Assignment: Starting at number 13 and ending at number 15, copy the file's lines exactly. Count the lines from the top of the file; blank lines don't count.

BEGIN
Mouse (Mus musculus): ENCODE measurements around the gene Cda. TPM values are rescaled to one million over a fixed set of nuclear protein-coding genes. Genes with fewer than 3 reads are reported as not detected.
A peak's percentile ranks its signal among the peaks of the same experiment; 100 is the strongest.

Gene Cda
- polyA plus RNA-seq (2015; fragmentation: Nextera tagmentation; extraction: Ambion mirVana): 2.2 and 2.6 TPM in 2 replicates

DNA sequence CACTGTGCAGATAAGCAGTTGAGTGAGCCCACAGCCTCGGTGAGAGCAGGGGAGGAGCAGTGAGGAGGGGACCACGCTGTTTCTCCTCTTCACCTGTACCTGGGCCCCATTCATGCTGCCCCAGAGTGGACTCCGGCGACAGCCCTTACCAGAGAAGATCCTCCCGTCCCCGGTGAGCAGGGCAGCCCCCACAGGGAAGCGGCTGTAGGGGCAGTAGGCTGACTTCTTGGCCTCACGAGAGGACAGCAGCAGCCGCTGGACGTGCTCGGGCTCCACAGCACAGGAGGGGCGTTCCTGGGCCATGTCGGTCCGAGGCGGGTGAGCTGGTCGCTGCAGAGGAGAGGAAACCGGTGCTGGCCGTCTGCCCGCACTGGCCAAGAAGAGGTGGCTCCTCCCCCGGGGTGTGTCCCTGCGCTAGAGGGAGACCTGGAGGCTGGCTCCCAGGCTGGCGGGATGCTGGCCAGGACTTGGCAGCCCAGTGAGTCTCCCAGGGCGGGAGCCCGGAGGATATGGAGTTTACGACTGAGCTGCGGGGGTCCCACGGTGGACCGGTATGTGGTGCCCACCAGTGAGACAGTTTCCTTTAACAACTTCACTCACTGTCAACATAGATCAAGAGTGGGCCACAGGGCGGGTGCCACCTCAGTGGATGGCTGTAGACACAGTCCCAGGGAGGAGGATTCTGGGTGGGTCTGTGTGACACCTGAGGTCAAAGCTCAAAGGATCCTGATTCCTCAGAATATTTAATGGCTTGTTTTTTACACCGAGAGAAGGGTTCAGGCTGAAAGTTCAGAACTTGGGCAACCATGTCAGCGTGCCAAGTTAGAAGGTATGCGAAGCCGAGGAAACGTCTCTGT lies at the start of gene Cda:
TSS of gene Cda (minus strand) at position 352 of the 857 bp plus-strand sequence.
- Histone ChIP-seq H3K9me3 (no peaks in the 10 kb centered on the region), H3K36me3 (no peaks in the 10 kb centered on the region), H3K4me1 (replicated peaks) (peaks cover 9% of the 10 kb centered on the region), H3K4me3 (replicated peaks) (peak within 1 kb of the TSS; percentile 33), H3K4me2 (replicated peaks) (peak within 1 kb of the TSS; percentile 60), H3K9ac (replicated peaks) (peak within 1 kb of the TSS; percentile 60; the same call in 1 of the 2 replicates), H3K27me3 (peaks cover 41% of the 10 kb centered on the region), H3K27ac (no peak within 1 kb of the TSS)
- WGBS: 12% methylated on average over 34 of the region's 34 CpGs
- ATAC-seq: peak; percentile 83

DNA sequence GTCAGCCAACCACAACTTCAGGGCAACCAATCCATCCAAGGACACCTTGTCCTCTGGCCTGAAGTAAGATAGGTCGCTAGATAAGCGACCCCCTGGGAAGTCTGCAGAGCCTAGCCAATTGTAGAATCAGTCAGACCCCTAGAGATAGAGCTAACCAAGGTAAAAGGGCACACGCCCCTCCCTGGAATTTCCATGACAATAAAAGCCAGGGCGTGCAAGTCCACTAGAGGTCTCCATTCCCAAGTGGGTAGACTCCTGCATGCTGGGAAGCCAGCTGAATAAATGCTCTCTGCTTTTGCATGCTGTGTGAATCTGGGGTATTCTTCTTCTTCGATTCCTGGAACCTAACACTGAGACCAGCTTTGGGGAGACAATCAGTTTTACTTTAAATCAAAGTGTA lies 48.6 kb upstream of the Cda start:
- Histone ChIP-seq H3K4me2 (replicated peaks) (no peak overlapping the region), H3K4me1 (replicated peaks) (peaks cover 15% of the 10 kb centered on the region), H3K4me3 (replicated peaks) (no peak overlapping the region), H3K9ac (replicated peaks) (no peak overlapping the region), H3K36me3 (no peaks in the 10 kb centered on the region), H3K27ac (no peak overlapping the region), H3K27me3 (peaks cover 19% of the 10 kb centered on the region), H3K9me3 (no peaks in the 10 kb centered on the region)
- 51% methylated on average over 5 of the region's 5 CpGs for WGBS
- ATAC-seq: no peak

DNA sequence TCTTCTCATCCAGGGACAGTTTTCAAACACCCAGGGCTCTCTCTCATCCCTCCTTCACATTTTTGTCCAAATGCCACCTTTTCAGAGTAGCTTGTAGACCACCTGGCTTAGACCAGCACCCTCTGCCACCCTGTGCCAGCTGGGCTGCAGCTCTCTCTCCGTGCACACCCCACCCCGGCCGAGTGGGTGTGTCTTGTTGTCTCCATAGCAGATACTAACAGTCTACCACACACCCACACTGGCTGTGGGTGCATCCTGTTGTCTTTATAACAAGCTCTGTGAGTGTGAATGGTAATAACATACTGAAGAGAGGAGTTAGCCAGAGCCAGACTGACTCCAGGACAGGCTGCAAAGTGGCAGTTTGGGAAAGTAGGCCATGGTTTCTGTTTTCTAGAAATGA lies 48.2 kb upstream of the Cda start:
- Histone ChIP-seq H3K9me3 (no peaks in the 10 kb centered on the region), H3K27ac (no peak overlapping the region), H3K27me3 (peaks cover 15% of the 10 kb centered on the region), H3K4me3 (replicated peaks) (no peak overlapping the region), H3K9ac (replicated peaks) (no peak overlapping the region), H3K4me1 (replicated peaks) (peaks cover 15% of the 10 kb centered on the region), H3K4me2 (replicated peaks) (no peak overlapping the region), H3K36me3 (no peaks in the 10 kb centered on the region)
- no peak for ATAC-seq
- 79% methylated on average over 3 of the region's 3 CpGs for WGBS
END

- ATAC-seq: no peak

DNA sequence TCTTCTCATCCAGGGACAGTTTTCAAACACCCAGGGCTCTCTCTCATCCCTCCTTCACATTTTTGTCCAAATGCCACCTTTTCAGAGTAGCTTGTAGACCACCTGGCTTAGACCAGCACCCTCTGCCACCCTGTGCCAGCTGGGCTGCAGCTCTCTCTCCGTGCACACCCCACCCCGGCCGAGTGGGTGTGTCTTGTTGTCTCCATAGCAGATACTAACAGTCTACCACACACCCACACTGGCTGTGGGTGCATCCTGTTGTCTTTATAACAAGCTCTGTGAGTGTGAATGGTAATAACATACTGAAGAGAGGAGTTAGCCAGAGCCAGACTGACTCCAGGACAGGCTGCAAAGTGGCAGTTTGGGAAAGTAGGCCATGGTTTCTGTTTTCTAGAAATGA lies 48.2 kb upstream of the Cda start:
- Histone ChIP-seq H3K9me3 (no peaks in the 10 kb centered on the region), H3K27ac (no peak overlapping the region), H3K27me3 (peaks cover 15% of the 10 kb centered on the region), H3K4me3 (replicated peaks) (no peak overlapping the region), H3K9ac (replicated peaks) (no peak overlapping the region), H3K4me1 (replicated peaks) (peaks cover 15% of the 10 kb centered on the region), H3K4me2 (replicated peaks) (no peak overlapping the region), H3K36me3 (no peaks in the 10 kb centered on the region)